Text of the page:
Tech Tuesday

Finds and Thoughts about Tech Integration

Explanation Station


Looking for a worthwhile station during Guided Math? How about one that is an excellent formative assessment that makes student mathematical thinking visible and helps you determine next steps in small group instruction? And what if this same station worked for any math topic/concept?

Look no further… what you need is an Explanation Station.

What does it entail?

Using the Explain Everything app on the iPad, students record solving a problem or explaining a concept designed by the teacher. Students think out loud during the process; and, therefore, the app captures a much fuller picture about what a student knows. When a student solves a problem on a piece of paper a teacher misses out on so much. Even if a student writes every step, it’s often not clear if the student really understands the concept or methodology employed. Is the student just regurgitating steps without comprehension of them? Moreover, did the student just get lucky with the final answer? By adding the narration layer, a student can demonstrate key vocabulary as well as articulate knowledge of strategies. Plus, at the station, students are encouraged not to strive for perfection and even admit if there’s confusion or a mistake has been made. They are told not to erase, but cross out and explain why they know there is a mistake. It’s important for students to know the purpose of the station is for the teacher to find out what s/he knows, and from there, the teacher will know how to help a student progress and get better in his/her math learning. Whenever I explain the purpose to students I can see a sense of relief in their faces, and they are ready to give the station a try.

Here is  a direction sheet developed for a grade four classroom that I have been supporting. (It can be used with any grade level.) In addition, here are the guiding questions that never change at the station. The only change is the problem or concept that the teacher puts on a small piece of paper or an index card (easily differentiated for students).

Ready to see an example? Please take a moment to check out this student’s recent work created at the station, showing an equivalent fraction for 1/2.

I’d love to help you set up a similar station in your classroom during Guided Math. Just let me know!

Hour of Code Event


On December 7, each grade level of our school spent an hour coding. Why did we take time out of our jam packed curriculum to gather in the cafeteria and go through tutorials? Because we can’t have our students only be consumers…We need to be fostering creators for this ever expanding digital world.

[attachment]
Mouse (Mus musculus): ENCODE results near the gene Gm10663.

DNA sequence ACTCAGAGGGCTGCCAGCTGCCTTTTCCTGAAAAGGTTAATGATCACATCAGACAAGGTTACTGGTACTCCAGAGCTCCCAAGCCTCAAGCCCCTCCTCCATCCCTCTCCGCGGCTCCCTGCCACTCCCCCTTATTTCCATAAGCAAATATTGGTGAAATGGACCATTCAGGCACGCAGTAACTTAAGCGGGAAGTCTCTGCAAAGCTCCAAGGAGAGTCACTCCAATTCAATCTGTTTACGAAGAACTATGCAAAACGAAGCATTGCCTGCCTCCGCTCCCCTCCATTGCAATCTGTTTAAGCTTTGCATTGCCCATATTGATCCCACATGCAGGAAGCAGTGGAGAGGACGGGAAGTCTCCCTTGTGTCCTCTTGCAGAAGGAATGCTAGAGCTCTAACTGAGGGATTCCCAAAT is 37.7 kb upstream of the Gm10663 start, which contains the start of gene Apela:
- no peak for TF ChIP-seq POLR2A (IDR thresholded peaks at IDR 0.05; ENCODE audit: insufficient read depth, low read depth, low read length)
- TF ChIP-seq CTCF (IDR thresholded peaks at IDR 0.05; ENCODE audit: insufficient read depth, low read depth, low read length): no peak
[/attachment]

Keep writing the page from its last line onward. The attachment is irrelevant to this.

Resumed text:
Computer Science is a subject that historically was for a select few, the engineering-minded. However, that thinking has changed. We left the read-only web behind and catapulted into the read-write web (2.0) in the first decade of the 2000’s. Blogging, YouTube video uploading, Tweeting and Facebooking a.k.a. social media gave anyone the chance to make his/her voice and ideas heard as well as connect people beyond walls and borders, around the globe. This evolution coupled with the “there’s an app for that” phenomena and the development of iPods, iPads, tablets and Smartphones that are mini-computers at our fingertips that address almost every want and need has made it a necessity for students to comprehend that these devices are not magical and should not be taken for granted. There is a language of coding that makes the programs that run these devices and services, and there is a crucial need in the workforce to understand the basics of that language. It’s no longer for a select few.

We have no idea what the future jobs will be, but it’s a safe bet that technology will be involved.

Even if you are not convinced that everyone should know how to code, perhaps, you can agree with the important skills it cultivates:

  • problem solving
  • critical thinking
  • collaboration/team work
  • to name a few…

It was an amazing event last Thursday. Every hour a new group of 120 students entered our cafeteria. Over the week, they had watched some promotional videos about coding from; discussed some basic vocabulary during morning meetings; chosen a coding tutorial; and planned a programming pair partnership with another classmate. The atmosphere was electric as they opened up their Chromebooks at the cue of ready, set, code! Sure it was noisy, but so productive as students jumped into their activities looking to complete tasks. Did they know they were learning so many skills? Probably not… in that moment. They were excited, engaged and motivated for the challenges that were being asked of them.

I’m hoping that this event was a spark for our students to continue to learn more about coding on his/her own. I also want to encourage us to fuel that fire with coding stations at school. The Massachusetts Digital Learning and Computer Science Framework (2016) vision states, ‘The abilities to effectively use and create technology to solve complex problems are the new and essential literacy skills of the twenty-first century.’

Here is a picture of the “calm before the storm”!

Here are quotes from students:

I welcome your thoughts about coding in school.

Google+ Communities Study Group Reflection


Background: a small group of grades 3-5 teachers in my district participated in a study group that allowed us to “play” in a private Google+ Community… we did a series of tasks over 10 weeks that gave us the time to figure out how we could use this Google service in our current positions.

This week, I am sharing my Google+ Communities Study Group Reflection… as always I welcome your thoughts!

My reflection:

Prior to this study group, I had dabbled a little bit in Google+ Communities. My Google Educator Level 1 and 2 training had exposed me to some basics of the service, so I knew it had potential in this era of social media and sharing. I had started looking at what communities were out there and for what people were using them. The service did not seem to be as prolific or popular as Facebook groups. It did mimic some desirable features like other social media services, such as more characters being shared than a Twitter post. (I was an early convert to Twitter and the sharing with educators world-wide, but I never have been able to get my colleagues as interested. I think the stream can be very much like drinking from the fire hose, and it takes quite some time to build up a good professional learning network to follow.) Facebook has always seemed too personal, non-work related for me, and having two accounts to keep my home and school life separate just has seemed like a lot to keep straight. I think others have felt the same as well. I also tried to get something going with a work-related Pinterest group, but again, people did not want to have two accounts to keep things segregated. As we have become more comfortable within our work Google domain, it seems like the timing may be right to harness the power of Google+ Communities since I know people (with whom I work) are not using it personally, and Google+ has the feel of other social media services that have become a way of life.